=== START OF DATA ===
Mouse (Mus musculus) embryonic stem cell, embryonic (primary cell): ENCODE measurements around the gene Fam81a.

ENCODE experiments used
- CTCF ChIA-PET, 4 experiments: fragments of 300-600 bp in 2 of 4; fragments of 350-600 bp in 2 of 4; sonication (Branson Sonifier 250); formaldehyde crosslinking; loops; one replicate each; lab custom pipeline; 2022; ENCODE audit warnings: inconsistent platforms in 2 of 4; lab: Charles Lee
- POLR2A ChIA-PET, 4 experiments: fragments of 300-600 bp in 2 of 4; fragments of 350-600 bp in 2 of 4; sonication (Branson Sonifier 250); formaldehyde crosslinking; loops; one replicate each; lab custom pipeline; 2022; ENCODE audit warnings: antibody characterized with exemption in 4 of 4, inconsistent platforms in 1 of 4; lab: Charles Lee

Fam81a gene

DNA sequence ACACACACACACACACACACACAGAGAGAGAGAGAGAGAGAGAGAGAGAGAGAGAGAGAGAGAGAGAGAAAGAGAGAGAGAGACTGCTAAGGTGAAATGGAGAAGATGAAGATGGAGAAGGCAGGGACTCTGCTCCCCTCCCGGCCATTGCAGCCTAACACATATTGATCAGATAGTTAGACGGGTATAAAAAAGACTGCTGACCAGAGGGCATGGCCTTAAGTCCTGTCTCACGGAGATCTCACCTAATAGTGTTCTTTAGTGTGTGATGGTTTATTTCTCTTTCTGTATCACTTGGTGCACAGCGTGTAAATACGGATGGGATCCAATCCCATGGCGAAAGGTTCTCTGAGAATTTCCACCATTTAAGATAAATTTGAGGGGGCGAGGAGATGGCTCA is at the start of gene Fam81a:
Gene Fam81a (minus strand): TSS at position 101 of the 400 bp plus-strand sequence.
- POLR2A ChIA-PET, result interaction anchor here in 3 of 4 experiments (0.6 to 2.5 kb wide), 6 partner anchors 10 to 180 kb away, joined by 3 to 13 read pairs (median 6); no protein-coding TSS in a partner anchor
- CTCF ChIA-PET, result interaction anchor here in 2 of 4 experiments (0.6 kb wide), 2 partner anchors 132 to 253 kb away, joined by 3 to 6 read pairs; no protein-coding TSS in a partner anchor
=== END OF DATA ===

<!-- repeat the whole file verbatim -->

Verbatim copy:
Mouse (Mus musculus) embryonic stem cell, embryonic (primary cell): ENCODE measurements around the gene Fam81a.

ENCODE experiments used
- CTCF ChIA-PET, 4 experiments: fragments of 300-600 bp in 2 of 4; fragments of 350-600 bp in 2 of 4; sonication (Branson Sonifier 250); formaldehyde crosslinking; loops; one replicate each; lab custom pipeline; 2022; ENCODE audit warnings: inconsistent platforms in 2 of 4; lab: Charles Lee
- POLR2A ChIA-PET, 4 experiments: fragments of 300-600 bp in 2 of 4; fragments of 350-600 bp in 2 of 4; sonication (Branson Sonifier 250); formaldehyde crosslinking; loops; one replicate each; lab custom pipeline; 2022; ENCODE audit warnings: antibody characterized with exemption in 4 of 4, inconsistent platforms in 1 of 4; lab: Charles Lee

Fam81a gene

DNA sequence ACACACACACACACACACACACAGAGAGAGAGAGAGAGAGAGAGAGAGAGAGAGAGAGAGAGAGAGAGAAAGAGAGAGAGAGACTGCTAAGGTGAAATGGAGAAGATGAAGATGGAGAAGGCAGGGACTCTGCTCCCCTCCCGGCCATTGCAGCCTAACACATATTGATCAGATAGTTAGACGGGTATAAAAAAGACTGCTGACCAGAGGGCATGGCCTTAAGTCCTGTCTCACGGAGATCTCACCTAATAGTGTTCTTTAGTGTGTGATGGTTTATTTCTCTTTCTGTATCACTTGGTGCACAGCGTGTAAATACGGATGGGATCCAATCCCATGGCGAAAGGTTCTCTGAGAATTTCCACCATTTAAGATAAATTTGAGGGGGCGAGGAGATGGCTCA is at the start of gene Fam81a:
Gene Fam81a (minus strand): TSS at position 101 of the 400 bp plus-strand sequence.
- POLR2A ChIA-PET, result interaction anchor here in 3 of 4 experiments (0.6 to 2.5 kb wide), 6 partner anchors 10 to 180 kb away, joined by 3 to 13 read pairs (median 6); no protein-coding TSS in a partner anchor
- CTCF ChIA-PET, result interaction anchor here in 2 of 4 experiments (0.6 kb wide), 2 partner anchors 132 to 253 kb away, joined by 3 to 6 read pairs; no protein-coding TSS in a partner anchor